HAHIRA –– Former Lowndes High baseball player and World Series champion Stephen Drew is bringing his grand vision to fruition.
Drew is launching the South Georgia Gnats Baseball Academy at his own field, Drew Field, in Hahira starting Aug. 2. The Academy will run Aug. 2, Aug. 3 and Aug. 10 from 9 a.m. to 12 p.m. The Gnats Baseball Academy will be holding tryouts for its 9U, 10U and 11U Fall 2019 and Spring 2020 seasons.
The 36-year-old aims to create his own travel ball team with a heavy dose of influence from his career and upbringing. When Stephen and his brothers J.D. and Tim were young, his father always made time after a hard day of work to practice with them or take them to their games.
As a father of two boys –– 9-year-old Hank and 7-year-old Nolan –– Drew strives to provide a baseball outlet that young local players as well as his sons can play on in place of what used to be reserved for the Boys and Girls Club.
"What I'm looking to do, they call it travel ball," Drew said. "I look back, and I told people I probably won't ever do it. Well, little did I know, the Boys and Girls Club went under with sports and I hate it because that's where I grew up, that's where J.D. grew up, that's where Tim grew up. I wanted to pour back into the Boys Club level. I got the phone call, 'Hey Stephen, we're not going to do sports no more.' And I said, 'Well what do you mean? Is there a way we can get around it? I'll be more than willing to help you guys out in ways that you could turn it around.' They just told me it was too late."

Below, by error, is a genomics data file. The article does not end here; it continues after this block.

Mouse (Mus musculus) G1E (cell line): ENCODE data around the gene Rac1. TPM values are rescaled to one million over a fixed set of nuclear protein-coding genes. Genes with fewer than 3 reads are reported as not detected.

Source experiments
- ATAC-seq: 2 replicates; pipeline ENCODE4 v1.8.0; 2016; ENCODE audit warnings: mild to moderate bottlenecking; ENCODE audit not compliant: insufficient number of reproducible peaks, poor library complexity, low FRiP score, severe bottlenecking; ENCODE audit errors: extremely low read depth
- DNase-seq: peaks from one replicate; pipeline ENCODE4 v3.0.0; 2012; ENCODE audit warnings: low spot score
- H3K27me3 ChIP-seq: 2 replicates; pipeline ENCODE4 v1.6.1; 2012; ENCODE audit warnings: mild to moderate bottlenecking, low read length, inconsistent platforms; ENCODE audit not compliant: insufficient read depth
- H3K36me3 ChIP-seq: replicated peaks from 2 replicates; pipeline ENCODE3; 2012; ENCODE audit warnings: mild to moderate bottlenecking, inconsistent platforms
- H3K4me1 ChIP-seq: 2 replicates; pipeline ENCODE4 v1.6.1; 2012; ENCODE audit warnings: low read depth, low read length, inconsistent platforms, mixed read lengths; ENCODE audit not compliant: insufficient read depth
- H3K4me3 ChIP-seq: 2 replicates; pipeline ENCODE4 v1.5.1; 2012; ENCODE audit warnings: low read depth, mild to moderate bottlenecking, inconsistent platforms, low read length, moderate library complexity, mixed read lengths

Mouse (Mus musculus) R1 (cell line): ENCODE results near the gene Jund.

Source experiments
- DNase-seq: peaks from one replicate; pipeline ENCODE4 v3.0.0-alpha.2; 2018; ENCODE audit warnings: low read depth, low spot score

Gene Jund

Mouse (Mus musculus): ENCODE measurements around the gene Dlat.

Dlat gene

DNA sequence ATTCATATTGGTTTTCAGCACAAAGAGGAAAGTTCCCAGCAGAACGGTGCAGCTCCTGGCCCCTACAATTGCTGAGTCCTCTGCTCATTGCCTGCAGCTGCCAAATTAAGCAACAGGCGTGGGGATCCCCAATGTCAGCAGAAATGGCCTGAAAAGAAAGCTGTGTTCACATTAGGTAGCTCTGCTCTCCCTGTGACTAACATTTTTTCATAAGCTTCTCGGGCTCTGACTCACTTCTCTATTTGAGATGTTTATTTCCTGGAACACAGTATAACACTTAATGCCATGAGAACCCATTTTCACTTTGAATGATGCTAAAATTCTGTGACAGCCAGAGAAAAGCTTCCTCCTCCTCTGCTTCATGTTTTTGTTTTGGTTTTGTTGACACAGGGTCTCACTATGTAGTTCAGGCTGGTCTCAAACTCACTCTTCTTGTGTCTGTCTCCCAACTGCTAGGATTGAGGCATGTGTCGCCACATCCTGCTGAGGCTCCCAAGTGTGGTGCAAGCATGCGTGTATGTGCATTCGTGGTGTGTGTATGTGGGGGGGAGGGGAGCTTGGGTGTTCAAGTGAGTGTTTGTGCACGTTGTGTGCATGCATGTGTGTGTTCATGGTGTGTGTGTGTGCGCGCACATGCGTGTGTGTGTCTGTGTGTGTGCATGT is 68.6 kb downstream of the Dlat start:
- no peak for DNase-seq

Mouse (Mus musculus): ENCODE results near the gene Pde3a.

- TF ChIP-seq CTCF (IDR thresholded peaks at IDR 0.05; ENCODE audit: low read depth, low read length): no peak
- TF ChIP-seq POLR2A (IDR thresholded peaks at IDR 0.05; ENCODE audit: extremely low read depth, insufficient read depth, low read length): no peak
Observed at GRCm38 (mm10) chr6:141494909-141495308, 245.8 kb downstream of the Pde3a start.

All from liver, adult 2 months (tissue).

While the South Georgia Gnats will be a travel ball team, Drew sees his new academy as a way to freshen up the culture of travel ball and do more to curb outside perception of the sport.
Drew desires to create a more realistic and rewarding experience for young players that resonates far beyond the baseball diamond and taps into each player's spiritual core.
"I played rec ball –– there's nothing against rec ball, but I've noticed that where the talent is going, everybody wants to play travel ball," Drew said. "I never even knew that. I've only been retired two years and I look back and I'm like, 'Why is everybody doing this travel ball?' They go everywhere –– from Atlanta to Jacksonville, Orlando, Miami, you name it. Kids are flying in. I played for the East Cobb Yankees when I was in 12th grade, where travel ball started for me and I kind of realized what it was like. It wasn't like now, because all of the talent, if you made that team, you were able to do it.